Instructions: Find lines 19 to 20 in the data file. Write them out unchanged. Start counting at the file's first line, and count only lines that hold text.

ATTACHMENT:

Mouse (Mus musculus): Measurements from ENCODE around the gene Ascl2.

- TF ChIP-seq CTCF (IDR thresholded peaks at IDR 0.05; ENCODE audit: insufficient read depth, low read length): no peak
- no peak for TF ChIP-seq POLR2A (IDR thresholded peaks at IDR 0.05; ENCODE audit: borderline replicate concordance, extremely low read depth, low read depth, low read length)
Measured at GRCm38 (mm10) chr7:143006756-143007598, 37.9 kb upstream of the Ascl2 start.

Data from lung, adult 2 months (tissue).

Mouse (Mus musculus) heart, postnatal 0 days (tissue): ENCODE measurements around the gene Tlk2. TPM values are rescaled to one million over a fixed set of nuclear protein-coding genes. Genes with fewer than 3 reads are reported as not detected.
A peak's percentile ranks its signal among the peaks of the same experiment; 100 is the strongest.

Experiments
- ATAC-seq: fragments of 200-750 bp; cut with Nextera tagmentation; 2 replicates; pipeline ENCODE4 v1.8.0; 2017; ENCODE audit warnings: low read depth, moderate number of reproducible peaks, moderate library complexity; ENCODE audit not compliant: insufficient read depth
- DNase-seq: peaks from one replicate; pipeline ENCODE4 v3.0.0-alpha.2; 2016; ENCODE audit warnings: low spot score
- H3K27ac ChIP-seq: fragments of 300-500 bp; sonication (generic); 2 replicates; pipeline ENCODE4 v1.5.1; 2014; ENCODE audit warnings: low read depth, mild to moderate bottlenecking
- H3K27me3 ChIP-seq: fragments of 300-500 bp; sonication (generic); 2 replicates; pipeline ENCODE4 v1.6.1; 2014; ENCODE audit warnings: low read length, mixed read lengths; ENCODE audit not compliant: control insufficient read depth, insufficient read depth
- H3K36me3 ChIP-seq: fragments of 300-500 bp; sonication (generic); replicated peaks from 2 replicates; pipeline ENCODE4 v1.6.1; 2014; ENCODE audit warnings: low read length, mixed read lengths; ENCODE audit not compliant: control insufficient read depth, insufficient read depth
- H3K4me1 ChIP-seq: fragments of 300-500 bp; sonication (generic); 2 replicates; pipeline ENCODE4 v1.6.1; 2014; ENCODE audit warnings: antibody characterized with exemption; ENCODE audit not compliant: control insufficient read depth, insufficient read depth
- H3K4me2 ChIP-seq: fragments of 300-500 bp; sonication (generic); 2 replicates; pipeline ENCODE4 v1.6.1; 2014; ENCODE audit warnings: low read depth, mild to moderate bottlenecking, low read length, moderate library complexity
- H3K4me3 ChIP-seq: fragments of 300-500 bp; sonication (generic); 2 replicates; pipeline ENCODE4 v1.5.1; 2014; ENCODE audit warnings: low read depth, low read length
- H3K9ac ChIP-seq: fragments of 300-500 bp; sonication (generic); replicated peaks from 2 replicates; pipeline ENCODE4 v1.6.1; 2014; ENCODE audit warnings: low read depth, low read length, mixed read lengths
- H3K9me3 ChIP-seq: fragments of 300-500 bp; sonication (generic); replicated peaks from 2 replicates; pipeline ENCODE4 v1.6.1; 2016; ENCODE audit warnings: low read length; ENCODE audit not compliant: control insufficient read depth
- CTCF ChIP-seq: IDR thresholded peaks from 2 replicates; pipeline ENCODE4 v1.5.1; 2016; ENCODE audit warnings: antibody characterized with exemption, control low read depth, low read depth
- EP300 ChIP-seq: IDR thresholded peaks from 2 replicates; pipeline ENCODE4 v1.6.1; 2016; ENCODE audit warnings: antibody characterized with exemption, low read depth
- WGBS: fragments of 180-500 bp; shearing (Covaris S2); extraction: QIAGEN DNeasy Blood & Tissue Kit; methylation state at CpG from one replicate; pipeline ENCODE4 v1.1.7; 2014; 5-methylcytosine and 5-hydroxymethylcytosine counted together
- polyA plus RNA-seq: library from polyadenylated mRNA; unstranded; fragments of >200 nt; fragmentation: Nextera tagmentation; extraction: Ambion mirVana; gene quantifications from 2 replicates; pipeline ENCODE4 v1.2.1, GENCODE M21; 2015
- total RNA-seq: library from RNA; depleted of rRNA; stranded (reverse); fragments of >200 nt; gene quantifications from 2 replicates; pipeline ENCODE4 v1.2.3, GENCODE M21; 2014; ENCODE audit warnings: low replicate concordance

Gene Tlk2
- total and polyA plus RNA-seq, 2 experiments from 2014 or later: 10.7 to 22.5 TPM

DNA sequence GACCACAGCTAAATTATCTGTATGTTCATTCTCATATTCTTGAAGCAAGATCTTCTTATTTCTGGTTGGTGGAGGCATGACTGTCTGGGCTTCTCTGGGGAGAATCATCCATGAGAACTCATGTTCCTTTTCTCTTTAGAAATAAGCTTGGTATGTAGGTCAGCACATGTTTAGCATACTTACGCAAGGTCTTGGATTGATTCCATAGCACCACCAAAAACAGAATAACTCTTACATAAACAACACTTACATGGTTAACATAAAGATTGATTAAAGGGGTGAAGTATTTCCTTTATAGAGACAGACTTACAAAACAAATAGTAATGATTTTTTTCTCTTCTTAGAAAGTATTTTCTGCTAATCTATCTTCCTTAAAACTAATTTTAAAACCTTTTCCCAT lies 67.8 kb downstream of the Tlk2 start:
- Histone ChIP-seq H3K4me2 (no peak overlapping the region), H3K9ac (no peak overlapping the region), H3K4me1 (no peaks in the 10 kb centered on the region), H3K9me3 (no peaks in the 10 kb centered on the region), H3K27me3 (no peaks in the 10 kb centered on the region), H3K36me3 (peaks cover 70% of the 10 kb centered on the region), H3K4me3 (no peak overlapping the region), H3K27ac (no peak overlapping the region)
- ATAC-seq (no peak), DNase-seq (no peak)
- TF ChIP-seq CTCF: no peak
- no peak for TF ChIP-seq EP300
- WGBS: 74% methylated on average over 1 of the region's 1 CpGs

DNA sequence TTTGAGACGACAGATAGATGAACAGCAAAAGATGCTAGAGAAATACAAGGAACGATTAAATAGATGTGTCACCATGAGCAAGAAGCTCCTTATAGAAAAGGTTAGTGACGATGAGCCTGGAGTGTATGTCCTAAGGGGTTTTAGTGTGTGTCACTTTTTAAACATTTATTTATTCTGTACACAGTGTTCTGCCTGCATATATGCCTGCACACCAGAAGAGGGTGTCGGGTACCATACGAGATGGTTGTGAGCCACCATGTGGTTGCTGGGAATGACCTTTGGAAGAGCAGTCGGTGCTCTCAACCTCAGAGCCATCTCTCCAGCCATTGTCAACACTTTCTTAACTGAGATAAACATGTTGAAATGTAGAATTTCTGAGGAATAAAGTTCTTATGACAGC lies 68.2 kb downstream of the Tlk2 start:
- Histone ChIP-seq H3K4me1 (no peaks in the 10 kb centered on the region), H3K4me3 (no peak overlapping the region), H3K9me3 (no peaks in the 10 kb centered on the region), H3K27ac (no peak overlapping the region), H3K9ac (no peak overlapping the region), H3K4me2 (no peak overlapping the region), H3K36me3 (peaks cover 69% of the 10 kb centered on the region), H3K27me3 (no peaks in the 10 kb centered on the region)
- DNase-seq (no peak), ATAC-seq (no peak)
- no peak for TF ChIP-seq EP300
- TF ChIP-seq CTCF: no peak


- CTCF ChIP-seq: IDR thresholded peaks from 2 replicates; pipeline ENCODE4 v1.5.1; 2016; ENCODE audit warnings: antibody characterized with exemption, control low read depth, low read depth
- EP300 ChIP-seq: IDR thresholded peaks from 2 replicates; pipeline ENCODE4 v1.6.1; 2016; ENCODE audit warnings: antibody characterized with exemption, low read depth